June 11, 2019, 9:13 a.m.
Countries: Montenegro
Variables: AFE-LAW-1

"The law provides free elementary education for all children. Secondary education is free but not compulsory" (Pg 27).
June 11, 2019, 9:13 a.m.
Countries: Montenegro
Variables: SEGI-PRACTICE-1

"The government conducted a campaign to prevent discrimination against women and strengthen women’s political participation. The parliamentary committee on gender equality and the Center for Feminist Culture NGO also ran a campaign on curbing violence against women through the establishment of support groups" (Pg 27).
June 11, 2019, 9:13 a.m.
Countries: Montenegro
Variables: IIP-PRACTICE-2

"According to the Center for Women’s Rights, sexual harassment of women occurred often, but few women reported it. Public awareness of the problem remained low. Victims hesitated to report harassment due to fear of employer reprisals and a lack of information about legal remedies" (Pg 25).
June 11, 2019, 9:13 a.m.
Countries: Montenegro
Variables: MARR-PRACTICE-5

"Authorities considered such common law marriages illegal. Punishment for arranging forced marriages ranges from six months to five years in prison. Romani NGOs claimed that families paid dowries of 4,000 to 15,000 euros ($4,400 to $16,500) for child brides. NGOs reported that parents of some girls sold them into marriage, including to foreigners. The custom of buying or selling virgin brides continued in the Romani, Ashkali, and Balkan Egyptian communities; grooms reportedly paid between 1,000 to 10,000 euros ($1,100 to $11,000). The government implemented measures to prevent underage marriage, including enforcing mandatory school education and prosecuting persons who arranged early marriages. During the first nine months of the year, courts...more
June 11, 2019, 9:13 a.m.
Countries: Montenegro
Variables: ERBG-PRACTICE-1

"Widespread discriminatory cultural norms prevented women from participating equally in all areas of social development and generally discouraged them from seeking work outside the home. Employers at times violated women’s entitlement to a 40-hour workweek, overtime, paid leave, and maternity leave. Societal expectations regarding women’s obligations toward the family adversely affected their opportunities to obtain jobs and advance in the workplace (also see section 7.d.)" (Pg 26). "Women were at times subject to discrimination based on their marital status, pregnancy, and physical appearance. Employers did not respect all of their legal obligations toward pregnant women, and sometimes reduced their responsibilities or fired them after they returned from maternity leave. A...more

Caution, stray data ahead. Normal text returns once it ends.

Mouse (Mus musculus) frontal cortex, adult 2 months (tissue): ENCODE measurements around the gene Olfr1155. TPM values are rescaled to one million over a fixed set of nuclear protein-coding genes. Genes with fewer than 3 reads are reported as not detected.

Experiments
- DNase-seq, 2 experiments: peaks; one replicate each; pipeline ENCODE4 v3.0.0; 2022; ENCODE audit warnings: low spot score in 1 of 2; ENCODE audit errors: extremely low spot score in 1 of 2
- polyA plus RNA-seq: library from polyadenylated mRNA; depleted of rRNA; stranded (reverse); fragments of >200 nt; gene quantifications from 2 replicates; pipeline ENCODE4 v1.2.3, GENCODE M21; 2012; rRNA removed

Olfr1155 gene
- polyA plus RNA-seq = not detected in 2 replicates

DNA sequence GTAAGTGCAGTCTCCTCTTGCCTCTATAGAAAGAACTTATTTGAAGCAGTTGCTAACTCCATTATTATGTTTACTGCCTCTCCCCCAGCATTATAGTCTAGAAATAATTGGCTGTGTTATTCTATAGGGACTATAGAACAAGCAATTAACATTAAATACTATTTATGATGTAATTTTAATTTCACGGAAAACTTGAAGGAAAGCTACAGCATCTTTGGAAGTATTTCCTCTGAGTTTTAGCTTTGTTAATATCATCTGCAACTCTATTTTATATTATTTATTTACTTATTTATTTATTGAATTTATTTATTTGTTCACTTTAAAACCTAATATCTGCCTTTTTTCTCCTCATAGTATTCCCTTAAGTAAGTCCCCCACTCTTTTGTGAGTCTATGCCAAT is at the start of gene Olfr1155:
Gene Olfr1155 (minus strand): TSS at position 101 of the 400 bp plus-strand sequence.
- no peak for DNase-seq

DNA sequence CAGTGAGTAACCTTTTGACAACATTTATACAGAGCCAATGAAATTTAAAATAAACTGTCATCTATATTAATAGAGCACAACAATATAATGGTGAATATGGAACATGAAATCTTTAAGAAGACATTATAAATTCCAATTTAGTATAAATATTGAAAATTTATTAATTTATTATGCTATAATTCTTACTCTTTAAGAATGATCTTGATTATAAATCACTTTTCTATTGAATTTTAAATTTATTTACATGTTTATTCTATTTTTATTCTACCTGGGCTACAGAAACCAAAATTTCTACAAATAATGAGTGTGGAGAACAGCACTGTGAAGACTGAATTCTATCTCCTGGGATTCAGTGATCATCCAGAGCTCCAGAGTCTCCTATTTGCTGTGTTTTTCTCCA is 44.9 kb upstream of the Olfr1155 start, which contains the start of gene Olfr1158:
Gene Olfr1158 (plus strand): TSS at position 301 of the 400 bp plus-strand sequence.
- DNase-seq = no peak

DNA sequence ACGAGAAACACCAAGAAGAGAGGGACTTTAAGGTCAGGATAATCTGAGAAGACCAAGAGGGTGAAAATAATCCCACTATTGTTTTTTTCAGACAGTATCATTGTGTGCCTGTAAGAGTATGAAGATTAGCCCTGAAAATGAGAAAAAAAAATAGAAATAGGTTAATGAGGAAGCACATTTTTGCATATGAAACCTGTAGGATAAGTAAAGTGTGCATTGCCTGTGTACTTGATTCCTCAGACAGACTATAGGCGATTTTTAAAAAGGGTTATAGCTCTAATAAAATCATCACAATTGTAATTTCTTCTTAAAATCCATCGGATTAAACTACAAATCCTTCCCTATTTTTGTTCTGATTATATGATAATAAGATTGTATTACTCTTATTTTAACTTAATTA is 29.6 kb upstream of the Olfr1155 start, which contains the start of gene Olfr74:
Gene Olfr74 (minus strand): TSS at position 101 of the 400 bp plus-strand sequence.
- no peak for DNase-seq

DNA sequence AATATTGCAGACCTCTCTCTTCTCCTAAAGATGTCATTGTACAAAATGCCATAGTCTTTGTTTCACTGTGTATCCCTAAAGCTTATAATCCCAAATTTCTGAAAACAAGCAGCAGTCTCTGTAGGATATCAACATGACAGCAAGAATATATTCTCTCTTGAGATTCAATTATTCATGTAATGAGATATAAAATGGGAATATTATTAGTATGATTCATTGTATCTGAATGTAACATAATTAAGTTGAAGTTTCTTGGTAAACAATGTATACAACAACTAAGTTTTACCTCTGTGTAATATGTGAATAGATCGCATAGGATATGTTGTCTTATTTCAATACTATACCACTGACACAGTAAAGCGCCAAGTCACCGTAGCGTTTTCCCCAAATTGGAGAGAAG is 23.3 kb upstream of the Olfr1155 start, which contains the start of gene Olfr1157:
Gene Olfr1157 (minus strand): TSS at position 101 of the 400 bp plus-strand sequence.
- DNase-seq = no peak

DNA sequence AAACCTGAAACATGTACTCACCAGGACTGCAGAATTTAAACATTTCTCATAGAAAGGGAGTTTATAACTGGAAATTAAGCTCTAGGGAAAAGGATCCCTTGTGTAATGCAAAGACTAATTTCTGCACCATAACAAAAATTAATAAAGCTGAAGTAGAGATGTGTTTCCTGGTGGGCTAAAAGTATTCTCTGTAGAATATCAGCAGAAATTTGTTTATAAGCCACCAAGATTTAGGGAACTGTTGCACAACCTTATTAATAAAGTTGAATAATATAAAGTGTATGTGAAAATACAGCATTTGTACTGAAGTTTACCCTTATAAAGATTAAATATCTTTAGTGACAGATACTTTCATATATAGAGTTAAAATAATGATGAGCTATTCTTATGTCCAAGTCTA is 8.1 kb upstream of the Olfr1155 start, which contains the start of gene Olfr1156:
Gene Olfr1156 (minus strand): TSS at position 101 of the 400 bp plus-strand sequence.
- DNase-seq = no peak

May 21, 2019, 9:35 p.m.
Countries: Montenegro
Variables: MARR-PRACTICE-7

A woman in Montenegro can legally choose where she lives in the same way as a man (115).
May 21, 2019, 9:35 p.m.
Countries: Montenegro
Variables: AFE-LAW-1

Primary education in Montenegro is free and compulsory (115).
May 21, 2019, 9:35 p.m.
Countries: Montenegro
Variables: ATFPA-LAW-1

In Montenegro, there is no legislation designating head of household status (115).
May 21, 2019, 9:35 p.m.
Countries: Montenegro
Variables: GIC-LAW-3

There is paid maternity leave available to women in Montenegro of at least 14 weeks. Women receive at least 2/3 of their wages for the duration of their maternity leave. The government pays for 100% of maternity leave benefits. There is paid parental leave. Mothers are guaranteed an equivalent position after returning to work from maternity leave. The government supports or provides childcare services. Childcare payments are not tax deductible (115). Parents in Montenegro are able to work flexibly (115). Working flexibly, such as working from home or taking partial days off to care for children, could be considered a childcare benefit (EJ-CODER COMMENT).
May 21, 2019, 9:35 p.m.
Countries: Montenegro
Variables: CLCW-LAW-2

A woman in Montenegro can legally apply for a passport in the same way as a man (115). A woman in Montenegro can legally travel outside of the country in the same way as a man (115).
May 21, 2019, 9:35 p.m.
Countries: Montenegro
Variables: MULV-LAW-1

The government of Montenegro provides for valuation of nonmonetary contributions, such as staying at home to take care of children or other dependents (115).
May 21, 2019, 9:35 p.m.
Countries: Montenegro
Variables: GP-DATA-5

Montenegrin law establishes an anti-discrimination commission (115).
May 21, 2019, 9:35 p.m.
Countries: Montenegro
Variables: DV-LAW-1

There is legislation specifically addressing domestic violence in Montenegro (115).